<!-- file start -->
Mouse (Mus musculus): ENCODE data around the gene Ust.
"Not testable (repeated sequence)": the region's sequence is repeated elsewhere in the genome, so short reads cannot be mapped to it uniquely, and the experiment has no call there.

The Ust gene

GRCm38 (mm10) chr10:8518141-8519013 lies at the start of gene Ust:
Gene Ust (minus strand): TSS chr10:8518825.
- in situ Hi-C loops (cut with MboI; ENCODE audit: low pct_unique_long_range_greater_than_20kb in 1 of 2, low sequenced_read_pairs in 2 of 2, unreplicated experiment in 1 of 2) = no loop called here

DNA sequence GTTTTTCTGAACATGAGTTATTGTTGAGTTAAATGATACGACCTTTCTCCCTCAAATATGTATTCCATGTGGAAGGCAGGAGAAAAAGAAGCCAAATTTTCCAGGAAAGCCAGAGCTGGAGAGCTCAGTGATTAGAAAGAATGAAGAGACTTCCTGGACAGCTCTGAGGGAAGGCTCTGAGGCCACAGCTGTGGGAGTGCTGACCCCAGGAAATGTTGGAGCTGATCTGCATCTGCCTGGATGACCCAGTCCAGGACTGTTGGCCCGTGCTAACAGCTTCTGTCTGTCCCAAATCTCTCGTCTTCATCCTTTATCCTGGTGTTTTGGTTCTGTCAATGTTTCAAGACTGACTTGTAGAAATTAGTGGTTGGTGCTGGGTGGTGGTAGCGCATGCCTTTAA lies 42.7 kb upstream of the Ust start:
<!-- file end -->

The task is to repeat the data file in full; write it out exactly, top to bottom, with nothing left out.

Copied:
Mouse (Mus musculus): ENCODE data around the gene Ust.
"Not testable (repeated sequence)": the region's sequence is repeated elsewhere in the genome, so short reads cannot be mapped to it uniquely, and the experiment has no call there.

The Ust gene

GRCm38 (mm10) chr10:8518141-8519013 lies at the start of gene Ust:
Gene Ust (minus strand): TSS chr10:8518825.
- in situ Hi-C loops (cut with MboI; ENCODE audit: low pct_unique_long_range_greater_than_20kb in 1 of 2, low sequenced_read_pairs in 2 of 2, unreplicated experiment in 1 of 2) = no loop called here

DNA sequence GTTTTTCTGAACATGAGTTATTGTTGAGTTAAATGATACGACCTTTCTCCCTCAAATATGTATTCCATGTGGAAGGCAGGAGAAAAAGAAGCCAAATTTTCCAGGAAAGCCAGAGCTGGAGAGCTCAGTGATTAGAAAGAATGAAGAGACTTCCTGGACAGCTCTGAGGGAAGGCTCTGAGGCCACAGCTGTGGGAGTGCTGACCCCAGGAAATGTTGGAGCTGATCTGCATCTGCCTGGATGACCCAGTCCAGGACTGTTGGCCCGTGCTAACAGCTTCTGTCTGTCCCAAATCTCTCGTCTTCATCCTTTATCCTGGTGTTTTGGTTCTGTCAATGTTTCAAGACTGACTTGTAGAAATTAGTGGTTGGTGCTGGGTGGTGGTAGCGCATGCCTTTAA lies 42.7 kb upstream of the Ust start: